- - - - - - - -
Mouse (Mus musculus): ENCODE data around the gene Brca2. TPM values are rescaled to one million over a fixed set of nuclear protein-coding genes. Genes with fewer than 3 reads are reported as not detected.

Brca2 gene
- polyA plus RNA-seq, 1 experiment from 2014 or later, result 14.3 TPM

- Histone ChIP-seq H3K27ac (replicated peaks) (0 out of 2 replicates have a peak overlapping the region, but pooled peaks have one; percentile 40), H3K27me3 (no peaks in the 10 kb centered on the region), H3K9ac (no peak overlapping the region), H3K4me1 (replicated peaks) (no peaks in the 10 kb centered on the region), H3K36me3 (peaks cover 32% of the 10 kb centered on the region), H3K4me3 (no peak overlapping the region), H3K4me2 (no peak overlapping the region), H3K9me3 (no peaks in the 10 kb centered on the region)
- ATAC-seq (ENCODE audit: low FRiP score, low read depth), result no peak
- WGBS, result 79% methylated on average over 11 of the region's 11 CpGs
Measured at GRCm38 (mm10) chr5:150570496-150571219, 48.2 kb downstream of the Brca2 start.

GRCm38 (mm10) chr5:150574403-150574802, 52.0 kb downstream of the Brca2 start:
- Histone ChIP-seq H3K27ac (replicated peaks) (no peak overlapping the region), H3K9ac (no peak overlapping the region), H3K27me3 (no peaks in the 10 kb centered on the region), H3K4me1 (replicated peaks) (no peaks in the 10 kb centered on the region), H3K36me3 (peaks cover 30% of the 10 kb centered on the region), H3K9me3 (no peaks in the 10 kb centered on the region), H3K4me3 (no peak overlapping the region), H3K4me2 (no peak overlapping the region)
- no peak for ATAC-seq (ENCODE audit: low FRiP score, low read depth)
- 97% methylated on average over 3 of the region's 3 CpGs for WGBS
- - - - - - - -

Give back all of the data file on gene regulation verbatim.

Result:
Mouse (Mus musculus): ENCODE data around the gene Brca2. TPM values are rescaled to one million over a fixed set of nuclear protein-coding genes. Genes with fewer than 3 reads are reported as not detected.

Brca2 gene
- polyA plus RNA-seq, 1 experiment from 2014 or later, result 14.3 TPM

- Histone ChIP-seq H3K27ac (replicated peaks) (0 out of 2 replicates have a peak overlapping the region, but pooled peaks have one; percentile 40), H3K27me3 (no peaks in the 10 kb centered on the region), H3K9ac (no peak overlapping the region), H3K4me1 (replicated peaks) (no peaks in the 10 kb centered on the region), H3K36me3 (peaks cover 32% of the 10 kb centered on the region), H3K4me3 (no peak overlapping the region), H3K4me2 (no peak overlapping the region), H3K9me3 (no peaks in the 10 kb centered on the region)
- ATAC-seq (ENCODE audit: low FRiP score, low read depth), result no peak
- WGBS, result 79% methylated on average over 11 of the region's 11 CpGs
Measured at GRCm38 (mm10) chr5:150570496-150571219, 48.2 kb downstream of the Brca2 start.

GRCm38 (mm10) chr5:150574403-150574802, 52.0 kb downstream of the Brca2 start:
- Histone ChIP-seq H3K27ac (replicated peaks) (no peak overlapping the region), H3K9ac (no peak overlapping the region), H3K27me3 (no peaks in the 10 kb centered on the region), H3K4me1 (replicated peaks) (no peaks in the 10 kb centered on the region), H3K36me3 (peaks cover 30% of the 10 kb centered on the region), H3K9me3 (no peaks in the 10 kb centered on the region), H3K4me3 (no peak overlapping the region), H3K4me2 (no peak overlapping the region)
- no peak for ATAC-seq (ENCODE audit: low FRiP score, low read depth)
- 97% methylated on average over 3 of the region's 3 CpGs for WGBS